If I have a list like


it's easy to remove to trailing blanks with Select[list1,NumberQ[#]&], and it's easy to remove all the zeroes, but how do I remove only the trailing zeros? I want to leave the mid-list zeroes in place.

  • $\begingroup$ There is ImageCrop/ImageTrim, StringTrim but no ListTrim :/ :) $\endgroup$
    – Kuba
    Mar 19, 2014 at 23:05
  • 1
    $\begingroup$ @Kuba Don't give SW any ideas for "A new kind of list-manipulation" marketing! $\endgroup$
    – rm -rf
    Mar 19, 2014 at 23:19

3 Answers 3


Those trailing blanks are actually Nulls (or "" if you're using strings). The trailing nulls and zeros can be removed with patterns:

list1 /. {h__, (0 | 0. | Null) ...} :> {h}
(* {2334., 342., 0., 0., 2322.} *)
  • $\begingroup$ I suspect the OP just used the successive commas not to indicate Nulls but rather that there were an unknown number of trailing 0s. $\endgroup$
    – murray
    Mar 19, 2014 at 14:48
  • $\begingroup$ @murray I don't think so, because in the next line they say that they remove the "blanks" with Select and NumberQ... you can't remove the zeros in this manner. $\endgroup$
    – rm -rf
    Mar 19, 2014 at 14:49
  • $\begingroup$ You may be right. I thought perhaps he was referring to the similar situation of deleting trailing "blanks" in a string. $\endgroup$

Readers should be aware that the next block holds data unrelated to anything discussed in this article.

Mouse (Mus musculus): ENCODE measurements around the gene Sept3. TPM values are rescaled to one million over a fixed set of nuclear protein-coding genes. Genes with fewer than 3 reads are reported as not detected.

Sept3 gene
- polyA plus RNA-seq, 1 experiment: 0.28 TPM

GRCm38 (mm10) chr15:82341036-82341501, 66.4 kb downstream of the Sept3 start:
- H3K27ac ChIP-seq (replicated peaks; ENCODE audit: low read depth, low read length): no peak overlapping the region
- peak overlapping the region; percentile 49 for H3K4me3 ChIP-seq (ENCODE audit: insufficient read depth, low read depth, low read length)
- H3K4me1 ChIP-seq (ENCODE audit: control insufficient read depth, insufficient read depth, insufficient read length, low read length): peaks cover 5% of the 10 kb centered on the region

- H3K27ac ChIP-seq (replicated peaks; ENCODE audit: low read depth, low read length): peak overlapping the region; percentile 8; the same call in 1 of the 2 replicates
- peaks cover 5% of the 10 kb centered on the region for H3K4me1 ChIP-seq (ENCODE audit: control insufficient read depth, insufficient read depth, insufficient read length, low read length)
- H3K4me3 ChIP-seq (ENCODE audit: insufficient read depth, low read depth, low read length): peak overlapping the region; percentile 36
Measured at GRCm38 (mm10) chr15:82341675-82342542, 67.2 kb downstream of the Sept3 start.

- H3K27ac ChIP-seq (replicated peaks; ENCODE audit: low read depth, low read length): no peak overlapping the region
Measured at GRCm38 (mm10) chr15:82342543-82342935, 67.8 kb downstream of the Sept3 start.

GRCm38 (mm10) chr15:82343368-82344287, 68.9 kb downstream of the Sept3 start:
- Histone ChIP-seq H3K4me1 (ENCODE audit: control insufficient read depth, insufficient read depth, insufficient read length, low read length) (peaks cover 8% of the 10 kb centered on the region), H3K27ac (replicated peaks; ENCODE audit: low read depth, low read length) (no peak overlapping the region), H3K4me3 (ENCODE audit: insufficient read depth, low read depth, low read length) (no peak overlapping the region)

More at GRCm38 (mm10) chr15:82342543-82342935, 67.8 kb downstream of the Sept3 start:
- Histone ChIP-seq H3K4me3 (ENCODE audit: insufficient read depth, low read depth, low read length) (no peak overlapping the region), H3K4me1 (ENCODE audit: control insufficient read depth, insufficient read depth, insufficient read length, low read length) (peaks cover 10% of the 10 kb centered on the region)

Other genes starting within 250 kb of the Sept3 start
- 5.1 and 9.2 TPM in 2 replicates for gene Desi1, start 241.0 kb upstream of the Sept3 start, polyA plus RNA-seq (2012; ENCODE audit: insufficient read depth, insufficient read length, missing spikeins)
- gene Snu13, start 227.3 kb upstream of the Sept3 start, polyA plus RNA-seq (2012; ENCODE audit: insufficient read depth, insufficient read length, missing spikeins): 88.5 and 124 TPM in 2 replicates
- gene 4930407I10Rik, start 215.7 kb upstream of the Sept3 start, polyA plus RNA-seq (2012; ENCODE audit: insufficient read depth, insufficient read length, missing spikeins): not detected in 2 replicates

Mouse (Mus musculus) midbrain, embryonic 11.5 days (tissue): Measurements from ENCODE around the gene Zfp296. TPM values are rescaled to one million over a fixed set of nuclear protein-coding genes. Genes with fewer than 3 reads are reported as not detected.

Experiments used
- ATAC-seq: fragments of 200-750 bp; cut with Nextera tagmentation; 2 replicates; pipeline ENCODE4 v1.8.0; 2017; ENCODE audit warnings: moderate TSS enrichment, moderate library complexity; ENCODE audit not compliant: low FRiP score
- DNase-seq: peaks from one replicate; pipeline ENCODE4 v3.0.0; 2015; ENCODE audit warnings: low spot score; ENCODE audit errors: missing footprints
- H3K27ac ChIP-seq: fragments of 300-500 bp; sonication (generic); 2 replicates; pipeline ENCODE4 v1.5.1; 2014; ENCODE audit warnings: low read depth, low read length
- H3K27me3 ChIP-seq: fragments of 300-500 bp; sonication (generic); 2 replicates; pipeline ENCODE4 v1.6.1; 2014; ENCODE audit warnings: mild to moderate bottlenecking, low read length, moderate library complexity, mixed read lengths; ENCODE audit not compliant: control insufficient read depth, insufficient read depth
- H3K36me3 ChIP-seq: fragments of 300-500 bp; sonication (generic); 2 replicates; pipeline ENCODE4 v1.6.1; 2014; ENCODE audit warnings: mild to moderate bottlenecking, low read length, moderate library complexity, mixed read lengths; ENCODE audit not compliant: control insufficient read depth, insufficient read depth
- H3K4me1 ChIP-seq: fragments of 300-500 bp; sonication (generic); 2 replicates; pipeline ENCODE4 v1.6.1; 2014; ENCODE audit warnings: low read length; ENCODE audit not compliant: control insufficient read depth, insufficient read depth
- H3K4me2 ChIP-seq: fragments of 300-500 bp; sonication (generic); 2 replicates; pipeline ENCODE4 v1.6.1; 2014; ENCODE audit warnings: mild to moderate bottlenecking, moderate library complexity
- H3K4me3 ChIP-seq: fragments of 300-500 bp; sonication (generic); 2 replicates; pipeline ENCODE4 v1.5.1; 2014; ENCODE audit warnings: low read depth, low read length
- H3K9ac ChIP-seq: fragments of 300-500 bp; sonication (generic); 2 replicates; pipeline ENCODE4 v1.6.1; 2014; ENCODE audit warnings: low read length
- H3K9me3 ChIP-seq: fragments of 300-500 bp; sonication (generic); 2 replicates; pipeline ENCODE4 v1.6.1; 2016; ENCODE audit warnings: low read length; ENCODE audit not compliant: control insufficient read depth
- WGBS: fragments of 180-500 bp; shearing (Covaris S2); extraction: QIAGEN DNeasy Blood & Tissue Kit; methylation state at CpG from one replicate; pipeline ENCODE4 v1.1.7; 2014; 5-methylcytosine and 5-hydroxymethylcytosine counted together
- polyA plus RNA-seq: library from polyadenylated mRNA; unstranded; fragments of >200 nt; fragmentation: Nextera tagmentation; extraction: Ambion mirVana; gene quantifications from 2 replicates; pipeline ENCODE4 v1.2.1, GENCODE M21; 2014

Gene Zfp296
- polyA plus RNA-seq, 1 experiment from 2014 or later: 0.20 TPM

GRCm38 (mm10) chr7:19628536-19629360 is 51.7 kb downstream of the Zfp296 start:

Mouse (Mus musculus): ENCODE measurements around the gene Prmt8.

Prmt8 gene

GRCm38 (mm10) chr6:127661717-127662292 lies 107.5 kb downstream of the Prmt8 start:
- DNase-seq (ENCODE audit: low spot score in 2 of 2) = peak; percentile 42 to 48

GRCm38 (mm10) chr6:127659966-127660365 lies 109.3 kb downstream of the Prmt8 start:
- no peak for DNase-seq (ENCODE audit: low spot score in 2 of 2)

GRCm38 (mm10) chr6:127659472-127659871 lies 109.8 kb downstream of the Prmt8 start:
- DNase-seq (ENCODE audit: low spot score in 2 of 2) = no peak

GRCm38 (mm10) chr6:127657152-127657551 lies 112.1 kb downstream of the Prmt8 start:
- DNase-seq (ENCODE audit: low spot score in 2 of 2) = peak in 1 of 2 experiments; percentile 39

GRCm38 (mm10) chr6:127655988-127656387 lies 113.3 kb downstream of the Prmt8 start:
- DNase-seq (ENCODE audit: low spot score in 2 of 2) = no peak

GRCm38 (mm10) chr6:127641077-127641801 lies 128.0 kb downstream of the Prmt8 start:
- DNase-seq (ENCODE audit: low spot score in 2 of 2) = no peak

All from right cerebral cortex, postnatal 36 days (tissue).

– murray
    Mar 19, 2014 at 14:54
  • $\begingroup$ Checking closely, it appears that some of the "Null" entries in my actual data are "", not Null. I adjusted your code accordingly. Thanks. $\endgroup$ Mar 19, 2014 at 16:25

If lists are large, something like

list1[[;; (Position[list1, Except[0 |0.| Null], 1][[-1, 1]])]]

should be quite a bit faster, e.g., a quick test on a 50K length list it is over 350X faster than the rule-based solution, and 4X faster than the Take solution.

If the list is "front-loaded" with values (i.e., more wanted than not), using

list1[[;; -Position[Reverse@list1, Except[List | 0 | 0. | Null], 1, 1][[1, 1]]]]

is thousands and hundreds of times faster than rule-based/take posted respectively.

If the lists are precisely the format in your example (desired, chunk of zeroes, chunk of nulls)

Flatten@Split[list1][[;; -3]]

is short, sweet, and very fast.

Block[{Null = 0}, Internal`DeleteTrailingZeros @ Rationalize @ list1]

{2334, 342, 0, 0, 2322}

1. %

{2334., 342., 0., 0., 2322.}


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